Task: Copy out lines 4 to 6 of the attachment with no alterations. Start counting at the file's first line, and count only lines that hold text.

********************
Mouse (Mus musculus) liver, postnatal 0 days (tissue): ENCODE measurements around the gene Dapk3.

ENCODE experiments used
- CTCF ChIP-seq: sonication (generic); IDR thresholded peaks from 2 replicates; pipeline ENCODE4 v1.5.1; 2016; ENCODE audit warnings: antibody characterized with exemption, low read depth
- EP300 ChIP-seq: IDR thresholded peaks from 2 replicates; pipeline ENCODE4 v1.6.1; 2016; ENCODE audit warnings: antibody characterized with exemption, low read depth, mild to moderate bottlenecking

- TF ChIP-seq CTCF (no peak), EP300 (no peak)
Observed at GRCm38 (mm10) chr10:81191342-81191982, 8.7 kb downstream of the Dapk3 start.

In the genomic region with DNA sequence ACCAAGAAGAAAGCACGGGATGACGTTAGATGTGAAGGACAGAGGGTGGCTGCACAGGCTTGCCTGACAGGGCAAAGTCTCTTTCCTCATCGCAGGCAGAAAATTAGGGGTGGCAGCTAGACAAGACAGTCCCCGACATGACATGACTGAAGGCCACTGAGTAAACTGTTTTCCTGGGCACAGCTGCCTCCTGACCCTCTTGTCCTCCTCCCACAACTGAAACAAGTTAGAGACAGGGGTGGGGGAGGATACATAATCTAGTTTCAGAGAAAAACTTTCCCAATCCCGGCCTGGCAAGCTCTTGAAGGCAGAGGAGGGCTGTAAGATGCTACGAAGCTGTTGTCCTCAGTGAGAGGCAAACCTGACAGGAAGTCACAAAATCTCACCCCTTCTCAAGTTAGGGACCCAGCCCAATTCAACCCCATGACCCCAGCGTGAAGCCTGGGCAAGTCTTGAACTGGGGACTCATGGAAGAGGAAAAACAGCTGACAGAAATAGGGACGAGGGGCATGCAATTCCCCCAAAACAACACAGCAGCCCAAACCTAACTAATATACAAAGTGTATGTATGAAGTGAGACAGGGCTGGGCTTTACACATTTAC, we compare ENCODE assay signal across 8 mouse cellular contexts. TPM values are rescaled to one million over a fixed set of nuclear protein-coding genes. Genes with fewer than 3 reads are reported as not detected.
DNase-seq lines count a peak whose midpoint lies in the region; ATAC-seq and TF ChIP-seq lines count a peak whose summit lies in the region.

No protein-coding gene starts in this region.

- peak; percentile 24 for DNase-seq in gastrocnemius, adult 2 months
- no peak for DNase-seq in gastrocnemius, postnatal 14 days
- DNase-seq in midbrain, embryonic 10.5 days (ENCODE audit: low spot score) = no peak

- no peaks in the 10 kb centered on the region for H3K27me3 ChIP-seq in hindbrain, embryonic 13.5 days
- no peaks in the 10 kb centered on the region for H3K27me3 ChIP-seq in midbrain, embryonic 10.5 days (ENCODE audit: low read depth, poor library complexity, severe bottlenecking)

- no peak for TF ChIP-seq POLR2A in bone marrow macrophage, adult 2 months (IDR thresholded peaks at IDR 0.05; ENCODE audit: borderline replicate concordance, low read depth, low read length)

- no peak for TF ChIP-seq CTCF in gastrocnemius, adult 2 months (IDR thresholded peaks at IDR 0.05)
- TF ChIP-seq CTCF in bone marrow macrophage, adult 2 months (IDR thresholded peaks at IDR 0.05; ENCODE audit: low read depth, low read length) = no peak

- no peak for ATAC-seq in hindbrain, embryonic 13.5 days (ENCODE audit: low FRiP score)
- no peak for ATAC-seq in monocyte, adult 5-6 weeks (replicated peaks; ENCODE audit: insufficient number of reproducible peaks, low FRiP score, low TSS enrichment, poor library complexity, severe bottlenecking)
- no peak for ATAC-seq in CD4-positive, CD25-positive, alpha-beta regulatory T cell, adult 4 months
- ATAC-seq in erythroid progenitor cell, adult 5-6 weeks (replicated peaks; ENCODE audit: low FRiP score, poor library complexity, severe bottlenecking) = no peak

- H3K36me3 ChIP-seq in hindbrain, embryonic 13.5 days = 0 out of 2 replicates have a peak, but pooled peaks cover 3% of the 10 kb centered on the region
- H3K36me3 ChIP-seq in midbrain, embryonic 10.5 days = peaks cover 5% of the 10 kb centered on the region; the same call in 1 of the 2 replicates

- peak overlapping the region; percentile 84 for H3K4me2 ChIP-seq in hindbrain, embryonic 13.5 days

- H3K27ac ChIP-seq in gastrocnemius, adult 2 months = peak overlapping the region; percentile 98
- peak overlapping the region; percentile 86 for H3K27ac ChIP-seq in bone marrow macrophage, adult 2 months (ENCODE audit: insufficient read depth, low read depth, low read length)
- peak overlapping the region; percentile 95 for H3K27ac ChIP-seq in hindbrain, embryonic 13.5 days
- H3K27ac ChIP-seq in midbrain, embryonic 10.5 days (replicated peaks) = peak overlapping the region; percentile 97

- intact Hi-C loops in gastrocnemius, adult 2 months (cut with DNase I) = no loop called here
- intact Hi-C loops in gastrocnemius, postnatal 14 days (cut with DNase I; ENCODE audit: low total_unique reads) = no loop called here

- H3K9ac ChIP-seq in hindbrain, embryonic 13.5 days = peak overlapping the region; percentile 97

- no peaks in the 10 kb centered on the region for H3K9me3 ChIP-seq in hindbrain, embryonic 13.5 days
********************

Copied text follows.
- EP300 ChIP-seq: IDR thresholded peaks from 2 replicates; pipeline ENCODE4 v1.6.1; 2016; ENCODE audit warnings: antibody characterized with exemption, low read depth, mild to moderate bottlenecking

- TF ChIP-seq CTCF (no peak), EP300 (no peak)
Observed at GRCm38 (mm10) chr10:81191342-81191982, 8.7 kb downstream of the Dapk3 start.